Chapter 7 Bankruptcy in Florida

Deciding to declare bankruptcy is never easy. There is a strong connotation associated with the word itself. Still, it may provide some solace to remember that even once-wealthy celebrities have filed for bankruptcy over the years. Just ask Mike Tyson. If used properly, declaring bankruptcy can offer a clean slate. This blog will provide an overview of when you should consider declaring bankruptcy and which steps to follow if you decide to do so.
What to Consider
The Chapter 7 bankruptcy statute is meant to provide an avenue for individuals to start over financially. If, for whatever reason, debtors are unable to repay their debts, then this provision establishes a route to debt forgiveness. Hey, that is better than medieval England’s debtors’ prison system, right? The first relevant factor when considering whether to file is whether or not you are unable to repay your debts, or whether it just feels that way.
This may seem like a simple distinction, but it is highly relevant to a court’s decision-making process. If you are able to renegotiate the rates or schedules of your debts, then filing for bankruptcy may not be necessary or even possible. In fact, the state of Florida requires each individual seeking to claim bankruptcy to complete a means test. This “test” (it is really just a form that you fill out) asks you to list all of your expenses and sources of income. If you can show that you are in fact unable to meet all of your financial demands, then your chances of successfully filing for bankruptcy are pretty strong.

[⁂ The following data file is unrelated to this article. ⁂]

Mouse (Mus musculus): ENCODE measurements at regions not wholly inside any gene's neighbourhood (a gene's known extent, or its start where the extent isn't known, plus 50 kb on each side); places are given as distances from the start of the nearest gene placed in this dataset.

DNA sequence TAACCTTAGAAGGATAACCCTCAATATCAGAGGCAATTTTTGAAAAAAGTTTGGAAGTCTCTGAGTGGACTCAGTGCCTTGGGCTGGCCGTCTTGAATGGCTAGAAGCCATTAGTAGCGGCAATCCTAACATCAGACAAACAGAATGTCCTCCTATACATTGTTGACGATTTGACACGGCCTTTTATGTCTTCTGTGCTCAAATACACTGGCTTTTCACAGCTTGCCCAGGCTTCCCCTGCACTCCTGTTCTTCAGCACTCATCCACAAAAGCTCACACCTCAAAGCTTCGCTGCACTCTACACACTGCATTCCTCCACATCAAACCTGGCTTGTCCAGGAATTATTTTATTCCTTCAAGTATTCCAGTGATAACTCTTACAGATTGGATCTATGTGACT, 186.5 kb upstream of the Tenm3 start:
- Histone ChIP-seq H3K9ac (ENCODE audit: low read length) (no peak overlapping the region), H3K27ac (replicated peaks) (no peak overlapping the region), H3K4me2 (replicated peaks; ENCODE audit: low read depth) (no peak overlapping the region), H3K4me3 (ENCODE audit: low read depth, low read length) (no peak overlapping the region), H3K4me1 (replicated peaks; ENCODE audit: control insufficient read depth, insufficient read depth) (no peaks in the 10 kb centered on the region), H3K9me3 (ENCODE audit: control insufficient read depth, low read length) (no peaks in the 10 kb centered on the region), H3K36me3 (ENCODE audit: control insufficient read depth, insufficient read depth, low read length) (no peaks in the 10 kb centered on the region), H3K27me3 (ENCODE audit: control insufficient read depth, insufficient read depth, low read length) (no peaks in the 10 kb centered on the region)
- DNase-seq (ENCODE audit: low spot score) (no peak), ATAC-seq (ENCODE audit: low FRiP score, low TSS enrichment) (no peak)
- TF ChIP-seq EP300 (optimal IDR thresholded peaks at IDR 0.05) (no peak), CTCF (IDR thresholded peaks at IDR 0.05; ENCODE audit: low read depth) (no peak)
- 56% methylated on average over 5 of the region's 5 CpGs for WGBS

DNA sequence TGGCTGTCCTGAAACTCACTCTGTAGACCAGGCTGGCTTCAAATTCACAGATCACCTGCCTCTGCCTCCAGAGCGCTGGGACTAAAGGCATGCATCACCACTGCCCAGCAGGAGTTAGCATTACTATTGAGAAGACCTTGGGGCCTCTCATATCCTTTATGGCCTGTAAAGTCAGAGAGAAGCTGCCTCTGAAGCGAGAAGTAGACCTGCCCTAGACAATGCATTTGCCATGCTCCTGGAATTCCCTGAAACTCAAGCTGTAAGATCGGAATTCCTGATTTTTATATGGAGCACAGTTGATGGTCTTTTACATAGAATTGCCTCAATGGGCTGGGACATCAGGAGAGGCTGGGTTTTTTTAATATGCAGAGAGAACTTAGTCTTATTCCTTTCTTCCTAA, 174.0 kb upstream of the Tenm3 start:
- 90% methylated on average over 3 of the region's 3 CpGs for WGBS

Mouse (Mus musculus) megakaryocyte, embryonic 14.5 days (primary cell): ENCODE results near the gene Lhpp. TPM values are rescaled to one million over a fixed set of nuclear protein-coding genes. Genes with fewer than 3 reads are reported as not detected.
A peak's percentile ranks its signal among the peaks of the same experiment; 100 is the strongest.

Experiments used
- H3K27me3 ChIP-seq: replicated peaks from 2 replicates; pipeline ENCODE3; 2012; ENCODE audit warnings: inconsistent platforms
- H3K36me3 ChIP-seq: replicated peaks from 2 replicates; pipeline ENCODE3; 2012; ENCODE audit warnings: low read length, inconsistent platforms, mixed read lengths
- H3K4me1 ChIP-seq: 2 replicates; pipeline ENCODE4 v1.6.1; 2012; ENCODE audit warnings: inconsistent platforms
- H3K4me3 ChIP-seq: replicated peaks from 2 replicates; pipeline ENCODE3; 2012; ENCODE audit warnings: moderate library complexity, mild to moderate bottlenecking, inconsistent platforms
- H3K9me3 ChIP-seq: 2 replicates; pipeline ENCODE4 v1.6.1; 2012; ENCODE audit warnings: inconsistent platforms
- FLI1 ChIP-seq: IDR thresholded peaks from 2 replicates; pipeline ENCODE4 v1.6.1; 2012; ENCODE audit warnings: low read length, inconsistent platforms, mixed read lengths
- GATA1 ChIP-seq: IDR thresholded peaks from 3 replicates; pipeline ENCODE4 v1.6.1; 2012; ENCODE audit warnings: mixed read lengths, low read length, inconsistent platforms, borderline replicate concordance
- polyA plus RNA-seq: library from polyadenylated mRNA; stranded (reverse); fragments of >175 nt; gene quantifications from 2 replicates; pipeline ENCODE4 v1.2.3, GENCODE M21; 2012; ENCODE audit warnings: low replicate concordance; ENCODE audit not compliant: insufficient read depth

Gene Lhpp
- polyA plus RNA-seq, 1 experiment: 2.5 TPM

Also, it is important to note that while many debts may be discharged under Chapter 7, such as credit card payments, others may not be discharged, such as alimony or child support commitments.
What Happens to Assets
Under Chapter 7, the idea is that a debtor is unable to repay his or her debts. Therefore, that debt will be forgiven, meaning that the debtor will no longer be required to fulfill those obligations. Obviously, in this case, the creditor is the loser. In order to compensate the creditor in Chapter 7 cases, courts will often seize certain assets and award them to any creditors. Some assets may be exempt from such repossession in certain states, such as:

  • Pensions
  • Reasonably necessary clothing
  • Motor vehicles, up to a certain dollar amount
  • Personal injury damages payments

Most other assets, such as musical instruments, secondary motor vehicles, investments, and family heirlooms are usually up for grabs. The repossession of assets is a way to not only reward creditors for lost revenue, but also to encourage debtors to consider all of their options carefully before deciding to file for bankruptcy.
What Steps to Follow
If you have done the math, and you believe that you are indeed unable to meet your financial commitments, and you understand that you may lose certain assets, then the next step would be to contact an experienced, expert legal team, like the one at Adam Law Group. Choosing to work with a team that can successfully navigate you through the Florida bankruptcy courts is absolutely essential to your future financial health.